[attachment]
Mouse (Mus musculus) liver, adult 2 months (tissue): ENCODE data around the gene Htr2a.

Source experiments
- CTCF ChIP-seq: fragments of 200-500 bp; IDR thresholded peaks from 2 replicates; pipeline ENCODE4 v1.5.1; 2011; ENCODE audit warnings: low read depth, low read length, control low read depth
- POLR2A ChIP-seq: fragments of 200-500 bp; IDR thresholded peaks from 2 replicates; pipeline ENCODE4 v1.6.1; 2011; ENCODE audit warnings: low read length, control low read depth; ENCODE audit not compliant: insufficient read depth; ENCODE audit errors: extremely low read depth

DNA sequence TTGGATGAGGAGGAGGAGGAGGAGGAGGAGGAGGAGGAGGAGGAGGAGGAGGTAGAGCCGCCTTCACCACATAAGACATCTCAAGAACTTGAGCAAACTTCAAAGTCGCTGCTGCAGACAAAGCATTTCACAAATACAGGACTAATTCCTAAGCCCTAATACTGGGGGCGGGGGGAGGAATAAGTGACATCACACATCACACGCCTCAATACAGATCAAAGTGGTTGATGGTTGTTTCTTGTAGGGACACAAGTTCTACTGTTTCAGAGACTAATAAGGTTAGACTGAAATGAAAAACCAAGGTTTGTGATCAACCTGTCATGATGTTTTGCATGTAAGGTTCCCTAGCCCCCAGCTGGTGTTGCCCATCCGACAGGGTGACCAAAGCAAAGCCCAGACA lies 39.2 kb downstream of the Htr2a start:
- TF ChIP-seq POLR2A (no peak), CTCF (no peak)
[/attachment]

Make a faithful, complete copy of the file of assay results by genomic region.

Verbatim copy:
Mouse (Mus musculus) liver, adult 2 months (tissue): ENCODE data around the gene Htr2a.

Source experiments
- CTCF ChIP-seq: fragments of 200-500 bp; IDR thresholded peaks from 2 replicates; pipeline ENCODE4 v1.5.1; 2011; ENCODE audit warnings: low read depth, low read length, control low read depth
- POLR2A ChIP-seq: fragments of 200-500 bp; IDR thresholded peaks from 2 replicates; pipeline ENCODE4 v1.6.1; 2011; ENCODE audit warnings: low read length, control low read depth; ENCODE audit not compliant: insufficient read depth; ENCODE audit errors: extremely low read depth

DNA sequence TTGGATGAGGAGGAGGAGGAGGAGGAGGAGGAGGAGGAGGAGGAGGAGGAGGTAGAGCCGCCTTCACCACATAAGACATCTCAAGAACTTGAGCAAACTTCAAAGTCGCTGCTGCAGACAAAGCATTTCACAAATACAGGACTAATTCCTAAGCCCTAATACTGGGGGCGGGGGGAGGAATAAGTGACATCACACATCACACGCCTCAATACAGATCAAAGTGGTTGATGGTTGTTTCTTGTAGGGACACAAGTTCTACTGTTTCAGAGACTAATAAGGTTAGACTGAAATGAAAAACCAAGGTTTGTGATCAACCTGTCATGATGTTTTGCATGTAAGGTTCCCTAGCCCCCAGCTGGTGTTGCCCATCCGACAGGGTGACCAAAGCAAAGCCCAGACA lies 39.2 kb downstream of the Htr2a start:
- TF ChIP-seq POLR2A (no peak), CTCF (no peak)